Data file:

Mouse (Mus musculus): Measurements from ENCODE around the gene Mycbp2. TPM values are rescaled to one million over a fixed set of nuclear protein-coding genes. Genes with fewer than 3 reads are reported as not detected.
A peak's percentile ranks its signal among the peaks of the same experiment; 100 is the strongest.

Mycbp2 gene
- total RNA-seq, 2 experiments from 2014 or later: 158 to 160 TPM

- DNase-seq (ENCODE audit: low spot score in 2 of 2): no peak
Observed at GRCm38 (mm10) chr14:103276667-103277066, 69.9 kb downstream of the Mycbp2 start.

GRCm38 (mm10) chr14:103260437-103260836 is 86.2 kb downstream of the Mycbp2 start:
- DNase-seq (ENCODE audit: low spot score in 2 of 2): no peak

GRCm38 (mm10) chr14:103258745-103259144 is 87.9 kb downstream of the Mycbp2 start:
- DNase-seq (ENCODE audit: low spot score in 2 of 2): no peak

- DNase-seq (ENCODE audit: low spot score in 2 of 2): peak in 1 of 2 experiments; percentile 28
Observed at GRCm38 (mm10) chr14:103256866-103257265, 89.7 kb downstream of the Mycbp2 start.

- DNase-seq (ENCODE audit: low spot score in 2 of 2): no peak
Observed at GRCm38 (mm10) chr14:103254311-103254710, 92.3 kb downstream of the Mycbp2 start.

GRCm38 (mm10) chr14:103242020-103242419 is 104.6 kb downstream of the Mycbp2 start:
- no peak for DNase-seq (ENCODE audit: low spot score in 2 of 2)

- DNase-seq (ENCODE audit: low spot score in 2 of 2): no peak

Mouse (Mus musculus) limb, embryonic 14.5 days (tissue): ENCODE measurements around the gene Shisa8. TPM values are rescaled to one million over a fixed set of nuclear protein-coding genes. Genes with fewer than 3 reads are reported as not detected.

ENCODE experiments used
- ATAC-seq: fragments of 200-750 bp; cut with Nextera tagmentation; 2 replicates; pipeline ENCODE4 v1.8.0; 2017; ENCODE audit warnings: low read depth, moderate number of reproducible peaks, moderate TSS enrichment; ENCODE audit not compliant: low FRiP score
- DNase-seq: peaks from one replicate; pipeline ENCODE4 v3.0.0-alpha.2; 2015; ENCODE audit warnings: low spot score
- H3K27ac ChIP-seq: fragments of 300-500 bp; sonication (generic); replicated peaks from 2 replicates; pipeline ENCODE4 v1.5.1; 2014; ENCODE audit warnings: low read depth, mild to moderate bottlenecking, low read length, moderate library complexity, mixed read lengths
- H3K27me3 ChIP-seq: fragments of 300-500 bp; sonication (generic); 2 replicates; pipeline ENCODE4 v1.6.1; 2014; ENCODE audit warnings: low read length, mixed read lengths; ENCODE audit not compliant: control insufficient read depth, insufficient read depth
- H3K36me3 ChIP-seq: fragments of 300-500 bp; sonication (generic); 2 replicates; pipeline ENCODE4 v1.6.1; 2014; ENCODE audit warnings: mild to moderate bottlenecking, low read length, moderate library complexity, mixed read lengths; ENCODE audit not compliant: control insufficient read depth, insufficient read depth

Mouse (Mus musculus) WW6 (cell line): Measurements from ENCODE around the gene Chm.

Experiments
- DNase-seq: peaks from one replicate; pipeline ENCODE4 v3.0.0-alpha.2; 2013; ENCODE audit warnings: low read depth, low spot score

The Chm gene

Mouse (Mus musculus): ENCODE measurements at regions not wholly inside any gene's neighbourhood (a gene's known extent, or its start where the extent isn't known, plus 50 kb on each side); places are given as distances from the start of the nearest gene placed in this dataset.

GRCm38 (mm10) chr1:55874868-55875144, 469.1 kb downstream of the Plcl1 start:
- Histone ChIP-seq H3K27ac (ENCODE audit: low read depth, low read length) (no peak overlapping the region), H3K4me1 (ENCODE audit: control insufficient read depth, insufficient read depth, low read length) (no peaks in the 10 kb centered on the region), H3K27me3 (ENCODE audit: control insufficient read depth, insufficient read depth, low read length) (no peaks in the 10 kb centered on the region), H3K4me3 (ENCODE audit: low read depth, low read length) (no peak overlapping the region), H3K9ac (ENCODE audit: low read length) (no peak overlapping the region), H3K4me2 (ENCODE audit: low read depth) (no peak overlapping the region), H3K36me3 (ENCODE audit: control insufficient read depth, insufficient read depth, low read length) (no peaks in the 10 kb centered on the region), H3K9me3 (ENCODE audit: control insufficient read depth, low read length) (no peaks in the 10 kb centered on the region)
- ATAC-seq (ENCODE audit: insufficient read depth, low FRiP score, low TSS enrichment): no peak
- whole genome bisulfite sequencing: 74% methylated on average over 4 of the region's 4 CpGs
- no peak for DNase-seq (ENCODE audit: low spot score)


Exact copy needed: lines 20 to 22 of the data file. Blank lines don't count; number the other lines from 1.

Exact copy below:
- ATAC-seq: fragments of 200-750 bp; cut with Nextera tagmentation; 2 replicates; pipeline ENCODE4 v1.8.0; 2017; ENCODE audit warnings: low read depth, moderate number of reproducible peaks, moderate TSS enrichment; ENCODE audit not compliant: low FRiP score
- DNase-seq: peaks from one replicate; pipeline ENCODE4 v3.0.0-alpha.2; 2015; ENCODE audit warnings: low spot score
- H3K27ac ChIP-seq: fragments of 300-500 bp; sonication (generic); replicated peaks from 2 replicates; pipeline ENCODE4 v1.5.1; 2014; ENCODE audit warnings: low read depth, mild to moderate bottlenecking, low read length, moderate library complexity, mixed read lengths